The Helleborine Orchid and the Museum
The Helleborine Orchid (Epipactis helleborine) is presently very common in Western New York State, showing up as a weed in people's gardens, vacant lots, and along paths in wooded areas. It is our only introduced orchid, having arrived here from Europe and first collected near Syracuse, New York, in 1879. In fact, David Day in 1883 recorded the second known site (Bulletin of the Buffalo Society of Natural Sciences Vol. 4, No. 4, page 264):
"Near Scajauquady's Creek, Buffalo: - The second known station of the species on the American continent. Here first found my Miss Edna M. Porter, July, 1882. Equivalent, according to Gray, to E. latifolia. . . . In our station certainly indigenous. About 200 individuals were counted, all growing within the space of a few hundred feet along a northerly hillside, from five to thirty feet above the creek. The diversity of color, which the flowers on different plants display, indicates that the variety, viridens, has no stability of character."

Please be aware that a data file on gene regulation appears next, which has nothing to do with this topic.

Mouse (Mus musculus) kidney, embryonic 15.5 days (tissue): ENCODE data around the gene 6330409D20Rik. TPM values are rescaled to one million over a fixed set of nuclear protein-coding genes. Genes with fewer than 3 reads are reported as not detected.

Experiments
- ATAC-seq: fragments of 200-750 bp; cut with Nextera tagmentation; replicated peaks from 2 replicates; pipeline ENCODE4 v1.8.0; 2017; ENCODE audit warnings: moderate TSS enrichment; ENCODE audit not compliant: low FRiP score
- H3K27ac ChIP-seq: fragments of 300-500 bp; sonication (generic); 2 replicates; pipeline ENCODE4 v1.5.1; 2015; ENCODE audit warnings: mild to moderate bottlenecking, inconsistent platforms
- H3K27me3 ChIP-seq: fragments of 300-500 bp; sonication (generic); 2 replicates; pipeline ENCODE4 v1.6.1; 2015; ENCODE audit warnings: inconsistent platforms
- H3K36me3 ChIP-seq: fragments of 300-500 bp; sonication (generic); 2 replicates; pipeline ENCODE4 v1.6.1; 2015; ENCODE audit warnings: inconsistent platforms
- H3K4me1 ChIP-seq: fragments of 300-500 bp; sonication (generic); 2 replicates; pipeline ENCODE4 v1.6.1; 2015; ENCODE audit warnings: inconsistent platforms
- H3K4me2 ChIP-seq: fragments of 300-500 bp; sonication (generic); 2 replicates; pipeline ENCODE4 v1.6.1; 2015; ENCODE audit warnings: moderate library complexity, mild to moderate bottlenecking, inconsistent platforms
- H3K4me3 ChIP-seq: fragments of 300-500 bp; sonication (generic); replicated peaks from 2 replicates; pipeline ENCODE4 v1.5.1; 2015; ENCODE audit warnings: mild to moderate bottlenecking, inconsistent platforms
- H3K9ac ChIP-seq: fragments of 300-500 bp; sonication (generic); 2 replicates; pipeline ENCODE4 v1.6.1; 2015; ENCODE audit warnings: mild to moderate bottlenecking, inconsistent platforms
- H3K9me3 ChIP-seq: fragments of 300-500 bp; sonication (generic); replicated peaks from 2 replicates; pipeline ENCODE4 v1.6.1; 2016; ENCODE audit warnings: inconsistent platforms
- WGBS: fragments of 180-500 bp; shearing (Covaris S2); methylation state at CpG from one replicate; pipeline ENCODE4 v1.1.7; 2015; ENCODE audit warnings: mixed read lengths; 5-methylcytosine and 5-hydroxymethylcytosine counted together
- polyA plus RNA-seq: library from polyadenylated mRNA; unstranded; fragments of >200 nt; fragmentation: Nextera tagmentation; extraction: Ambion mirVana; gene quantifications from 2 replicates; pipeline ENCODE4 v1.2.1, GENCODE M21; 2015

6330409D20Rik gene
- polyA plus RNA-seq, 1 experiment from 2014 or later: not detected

According to Zenkert, in his 1934 Flora of the Niagara Frontier Region (still available from our Museum shop):
"Rather common. Rich, moist woods, wooded hillsides, thickets, public parks, city streets, extending its range and becoming increasingly abundant. Apparently indifferent to the chemical composition of the soil, it grows in the humus of rich woods, along shaly ravines, on limestone, in clayey loam, and even in sand dunes. . . . The generally accepted opinion today is that the species was probably introduced somehow both at Syracuse and in Buffalo."
The Helleborine Orchid has for years been known to grow in the weedy area behind the fence alongside the Kensington Expressway near the Buffalo Museum of Science, and it has now favored us with its appearance beneath the English Oak (Quercus robur) that was planted a few years ago just north of the Museum's entranceway. It is in flower in July alongside a few Hosta Lilies. Anyone can examine closely the several plants partly concealed under the boughs of the oak. Orchids are especially interesting because their flowers are generally strongly adapted to pollination by insects, and because their very tiny seeds are released in the thousands. The seeds have little stored food, and must germinate almost immediately, but the myriad seeds saturate environmental niches and any appropriate spot is colonized.
If you are reading this and the season for flowering is past, there is a superb model of a flowering Helleborine Orchid in the Marchand Hall of Wildflowers.